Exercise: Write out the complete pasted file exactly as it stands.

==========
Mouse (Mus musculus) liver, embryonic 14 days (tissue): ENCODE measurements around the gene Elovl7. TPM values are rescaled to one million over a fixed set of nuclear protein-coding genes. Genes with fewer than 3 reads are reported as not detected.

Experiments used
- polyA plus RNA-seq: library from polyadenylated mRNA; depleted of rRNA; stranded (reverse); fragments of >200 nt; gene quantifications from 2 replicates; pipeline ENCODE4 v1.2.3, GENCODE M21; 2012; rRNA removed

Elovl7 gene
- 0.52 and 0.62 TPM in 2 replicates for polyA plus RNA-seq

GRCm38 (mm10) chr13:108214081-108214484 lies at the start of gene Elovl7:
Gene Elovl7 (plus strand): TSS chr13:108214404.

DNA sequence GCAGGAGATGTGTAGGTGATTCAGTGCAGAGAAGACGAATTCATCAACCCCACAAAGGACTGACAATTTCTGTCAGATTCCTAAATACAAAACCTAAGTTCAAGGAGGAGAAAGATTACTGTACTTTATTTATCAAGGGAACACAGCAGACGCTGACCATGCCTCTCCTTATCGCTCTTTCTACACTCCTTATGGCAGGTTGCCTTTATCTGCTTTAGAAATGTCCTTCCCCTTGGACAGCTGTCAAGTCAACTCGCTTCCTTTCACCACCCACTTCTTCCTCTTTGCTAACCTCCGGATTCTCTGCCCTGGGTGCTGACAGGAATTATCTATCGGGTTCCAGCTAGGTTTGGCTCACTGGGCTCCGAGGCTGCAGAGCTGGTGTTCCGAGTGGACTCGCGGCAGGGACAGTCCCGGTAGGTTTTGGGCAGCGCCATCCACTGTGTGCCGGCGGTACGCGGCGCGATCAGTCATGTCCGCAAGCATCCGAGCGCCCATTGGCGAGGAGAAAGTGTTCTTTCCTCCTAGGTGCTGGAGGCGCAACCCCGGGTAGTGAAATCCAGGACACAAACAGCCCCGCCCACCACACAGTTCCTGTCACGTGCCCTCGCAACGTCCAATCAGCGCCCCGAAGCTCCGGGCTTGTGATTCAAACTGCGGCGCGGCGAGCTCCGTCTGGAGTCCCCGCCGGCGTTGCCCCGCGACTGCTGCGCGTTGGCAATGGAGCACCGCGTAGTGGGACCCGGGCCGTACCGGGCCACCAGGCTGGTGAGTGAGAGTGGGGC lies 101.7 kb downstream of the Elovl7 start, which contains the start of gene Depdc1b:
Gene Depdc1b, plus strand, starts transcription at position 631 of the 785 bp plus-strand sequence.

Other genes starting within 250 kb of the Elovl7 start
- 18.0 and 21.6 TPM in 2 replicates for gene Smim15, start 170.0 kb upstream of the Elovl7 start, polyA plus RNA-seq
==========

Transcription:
Mouse (Mus musculus) liver, embryonic 14 days (tissue): ENCODE measurements around the gene Elovl7. TPM values are rescaled to one million over a fixed set of nuclear protein-coding genes. Genes with fewer than 3 reads are reported as not detected.

Experiments used
- polyA plus RNA-seq: library from polyadenylated mRNA; depleted of rRNA; stranded (reverse); fragments of >200 nt; gene quantifications from 2 replicates; pipeline ENCODE4 v1.2.3, GENCODE M21; 2012; rRNA removed

Elovl7 gene
- 0.52 and 0.62 TPM in 2 replicates for polyA plus RNA-seq

GRCm38 (mm10) chr13:108214081-108214484 lies at the start of gene Elovl7:
Gene Elovl7 (plus strand): TSS chr13:108214404.

DNA sequence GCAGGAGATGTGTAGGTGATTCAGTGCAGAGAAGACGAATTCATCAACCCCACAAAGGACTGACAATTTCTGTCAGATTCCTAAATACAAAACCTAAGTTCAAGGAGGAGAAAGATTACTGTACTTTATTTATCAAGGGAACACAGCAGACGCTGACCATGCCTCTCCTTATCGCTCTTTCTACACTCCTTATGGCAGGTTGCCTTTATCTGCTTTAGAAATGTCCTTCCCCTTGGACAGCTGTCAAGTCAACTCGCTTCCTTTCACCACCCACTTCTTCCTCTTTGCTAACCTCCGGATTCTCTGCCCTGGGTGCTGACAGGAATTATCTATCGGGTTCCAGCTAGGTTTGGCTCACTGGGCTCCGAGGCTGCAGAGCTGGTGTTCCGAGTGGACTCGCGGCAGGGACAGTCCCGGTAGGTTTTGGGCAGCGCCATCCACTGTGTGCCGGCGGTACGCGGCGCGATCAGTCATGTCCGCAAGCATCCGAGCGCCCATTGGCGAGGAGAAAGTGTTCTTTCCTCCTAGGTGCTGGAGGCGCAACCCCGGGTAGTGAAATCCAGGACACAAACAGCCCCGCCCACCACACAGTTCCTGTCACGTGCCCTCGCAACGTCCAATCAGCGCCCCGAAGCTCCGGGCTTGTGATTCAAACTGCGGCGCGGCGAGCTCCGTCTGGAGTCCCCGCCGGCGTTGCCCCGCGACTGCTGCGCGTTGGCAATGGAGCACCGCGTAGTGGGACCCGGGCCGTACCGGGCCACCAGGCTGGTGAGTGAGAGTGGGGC lies 101.7 kb downstream of the Elovl7 start, which contains the start of gene Depdc1b:
Gene Depdc1b, plus strand, starts transcription at position 631 of the 785 bp plus-strand sequence.

Other genes starting within 250 kb of the Elovl7 start
- 18.0 and 21.6 TPM in 2 replicates for gene Smim15, start 170.0 kb upstream of the Elovl7 start, polyA plus RNA-seq